Educational committee sparks interests of Houlton Rotarians

Diane Hines, Houlton Rotarian, Special to The County
4 years ago

HOULTON, Maine — The Houlton Rotary Club met for its luncheon meeting at Watson Hall on Monday May 20.

Rotarian Matt Donahue hosted the guest speaker Josh McLaughlin who spoke about the educational committee set up by the Southern Aroostook Development Commission. As outgoing president of SADC, McLaughlin wanted to break the SADC Board into committees to discuss topics that he thought were crucial to the future success of businesses in the area.

The education committee met a few times to assess the needs of students graduating from area schools. There are business owners on the committee who have offered to pay for a student’s education in a trade so they can hire them upon graduation.

The committee wanted to focus on the needs of the business community and encourage students to look at local employment possibilities, which may not require a four-year college degree, but could still lead to a decent wage and a career path. The trades are always looking for skilled labor and due to the outward migration of students and the aging population the business community is suffering from a shortage of qualified workers. Often these businesses offer good pay and benefits. Many students don’t seem to know the life skills necessary to maintain a job.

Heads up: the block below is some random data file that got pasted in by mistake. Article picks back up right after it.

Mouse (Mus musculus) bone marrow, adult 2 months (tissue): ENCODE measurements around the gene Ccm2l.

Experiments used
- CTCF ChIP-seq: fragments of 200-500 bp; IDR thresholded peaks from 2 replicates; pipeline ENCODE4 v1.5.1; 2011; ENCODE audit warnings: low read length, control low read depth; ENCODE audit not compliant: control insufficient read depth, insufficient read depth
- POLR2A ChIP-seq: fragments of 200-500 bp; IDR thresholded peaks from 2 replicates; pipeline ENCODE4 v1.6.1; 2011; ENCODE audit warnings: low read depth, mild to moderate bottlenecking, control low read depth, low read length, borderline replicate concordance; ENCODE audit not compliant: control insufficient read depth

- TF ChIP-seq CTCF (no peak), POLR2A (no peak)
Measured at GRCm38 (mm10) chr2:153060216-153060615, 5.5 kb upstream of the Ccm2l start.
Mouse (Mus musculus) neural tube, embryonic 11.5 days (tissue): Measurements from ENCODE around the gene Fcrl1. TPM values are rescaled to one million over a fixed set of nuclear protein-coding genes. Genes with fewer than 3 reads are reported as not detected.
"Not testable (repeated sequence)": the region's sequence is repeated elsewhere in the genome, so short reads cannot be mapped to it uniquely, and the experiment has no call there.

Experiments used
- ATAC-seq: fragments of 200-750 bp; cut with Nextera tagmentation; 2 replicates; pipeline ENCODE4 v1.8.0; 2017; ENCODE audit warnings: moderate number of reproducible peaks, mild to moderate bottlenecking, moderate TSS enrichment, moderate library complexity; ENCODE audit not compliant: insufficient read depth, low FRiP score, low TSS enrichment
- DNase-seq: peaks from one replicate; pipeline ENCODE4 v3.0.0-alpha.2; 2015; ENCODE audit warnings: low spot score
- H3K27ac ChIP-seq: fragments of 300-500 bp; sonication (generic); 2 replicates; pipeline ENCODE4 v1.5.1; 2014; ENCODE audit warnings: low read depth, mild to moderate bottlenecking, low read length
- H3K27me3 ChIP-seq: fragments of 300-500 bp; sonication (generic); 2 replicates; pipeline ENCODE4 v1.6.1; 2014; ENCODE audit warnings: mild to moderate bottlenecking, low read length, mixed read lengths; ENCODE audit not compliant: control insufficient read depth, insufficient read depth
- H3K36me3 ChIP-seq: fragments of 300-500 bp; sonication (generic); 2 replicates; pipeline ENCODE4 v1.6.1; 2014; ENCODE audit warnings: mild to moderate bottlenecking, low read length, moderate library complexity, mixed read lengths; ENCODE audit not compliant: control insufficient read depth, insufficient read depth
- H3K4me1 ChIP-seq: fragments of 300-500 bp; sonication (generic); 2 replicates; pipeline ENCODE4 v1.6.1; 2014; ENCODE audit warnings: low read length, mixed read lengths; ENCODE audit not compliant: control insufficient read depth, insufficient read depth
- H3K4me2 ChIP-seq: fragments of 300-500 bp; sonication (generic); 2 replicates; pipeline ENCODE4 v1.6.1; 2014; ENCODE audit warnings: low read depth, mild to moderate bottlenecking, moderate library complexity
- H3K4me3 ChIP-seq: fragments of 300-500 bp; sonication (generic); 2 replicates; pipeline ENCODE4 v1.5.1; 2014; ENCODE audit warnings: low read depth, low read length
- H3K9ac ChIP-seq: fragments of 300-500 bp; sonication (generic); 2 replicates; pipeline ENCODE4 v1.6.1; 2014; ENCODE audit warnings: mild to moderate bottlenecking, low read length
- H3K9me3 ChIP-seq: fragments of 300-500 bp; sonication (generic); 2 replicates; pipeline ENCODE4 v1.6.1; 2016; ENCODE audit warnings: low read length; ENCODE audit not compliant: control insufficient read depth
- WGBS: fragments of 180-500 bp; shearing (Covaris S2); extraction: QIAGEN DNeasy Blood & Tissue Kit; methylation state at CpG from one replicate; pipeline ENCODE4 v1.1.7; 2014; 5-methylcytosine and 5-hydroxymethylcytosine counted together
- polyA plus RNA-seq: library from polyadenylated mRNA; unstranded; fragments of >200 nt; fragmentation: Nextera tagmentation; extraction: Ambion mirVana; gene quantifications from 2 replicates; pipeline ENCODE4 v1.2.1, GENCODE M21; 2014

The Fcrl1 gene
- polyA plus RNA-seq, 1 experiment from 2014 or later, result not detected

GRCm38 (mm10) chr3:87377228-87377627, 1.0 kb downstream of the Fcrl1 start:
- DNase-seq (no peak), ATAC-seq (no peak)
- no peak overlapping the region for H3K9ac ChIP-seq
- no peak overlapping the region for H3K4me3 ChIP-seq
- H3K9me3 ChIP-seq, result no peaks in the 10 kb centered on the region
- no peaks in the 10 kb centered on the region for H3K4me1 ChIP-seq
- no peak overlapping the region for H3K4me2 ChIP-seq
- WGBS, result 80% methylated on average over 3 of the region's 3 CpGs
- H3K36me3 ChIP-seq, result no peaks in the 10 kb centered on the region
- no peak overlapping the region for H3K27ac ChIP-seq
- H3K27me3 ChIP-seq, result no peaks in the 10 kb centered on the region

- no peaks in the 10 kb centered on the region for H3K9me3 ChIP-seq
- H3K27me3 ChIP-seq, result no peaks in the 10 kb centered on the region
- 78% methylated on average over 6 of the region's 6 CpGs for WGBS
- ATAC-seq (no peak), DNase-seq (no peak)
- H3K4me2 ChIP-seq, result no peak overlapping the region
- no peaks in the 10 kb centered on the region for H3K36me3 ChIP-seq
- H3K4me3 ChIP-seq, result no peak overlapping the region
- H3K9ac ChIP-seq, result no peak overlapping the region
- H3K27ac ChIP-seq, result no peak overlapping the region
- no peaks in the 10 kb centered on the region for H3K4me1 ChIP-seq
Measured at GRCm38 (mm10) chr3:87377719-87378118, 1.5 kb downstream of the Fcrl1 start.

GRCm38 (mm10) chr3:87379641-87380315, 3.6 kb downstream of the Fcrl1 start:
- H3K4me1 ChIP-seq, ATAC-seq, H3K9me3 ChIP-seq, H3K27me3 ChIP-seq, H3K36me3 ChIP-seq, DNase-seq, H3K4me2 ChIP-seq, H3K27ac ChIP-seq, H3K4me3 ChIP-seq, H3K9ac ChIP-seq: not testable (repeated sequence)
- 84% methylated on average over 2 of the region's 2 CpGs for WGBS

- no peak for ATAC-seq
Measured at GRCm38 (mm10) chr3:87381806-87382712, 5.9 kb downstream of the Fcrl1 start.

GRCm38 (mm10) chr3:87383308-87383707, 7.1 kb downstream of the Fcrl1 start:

These include knowing how to interview, how to dress, how many hours they will be expected to work each day and how to enter the adult world.

The committee invited local educators to join the group so everyone could work as a team and formulate a plan to change the students’ thinking about the job market. The emphasis in their efforts would be a message to the students that you don’t have to move out of state to get a good paying job.

Immediately, the group decided that a job fair was not the way to go and that a boot camp type model is more effective. It became clear that instead of just focusing on the juniors and seniors that we should actually target the sixth-, seventh- and eighth-grades to reach them before they have formed ideas on what to expect in their futures.

There is a need to educate the students and educators on opportunities here in the County. Businesses also need to know how to better market the jobs available.

As a pilot program, the hope is to start with twelve students who are considered to be at high risk and to grow the program in future years. This will be an after school program and it will be designed to build trust and relationships.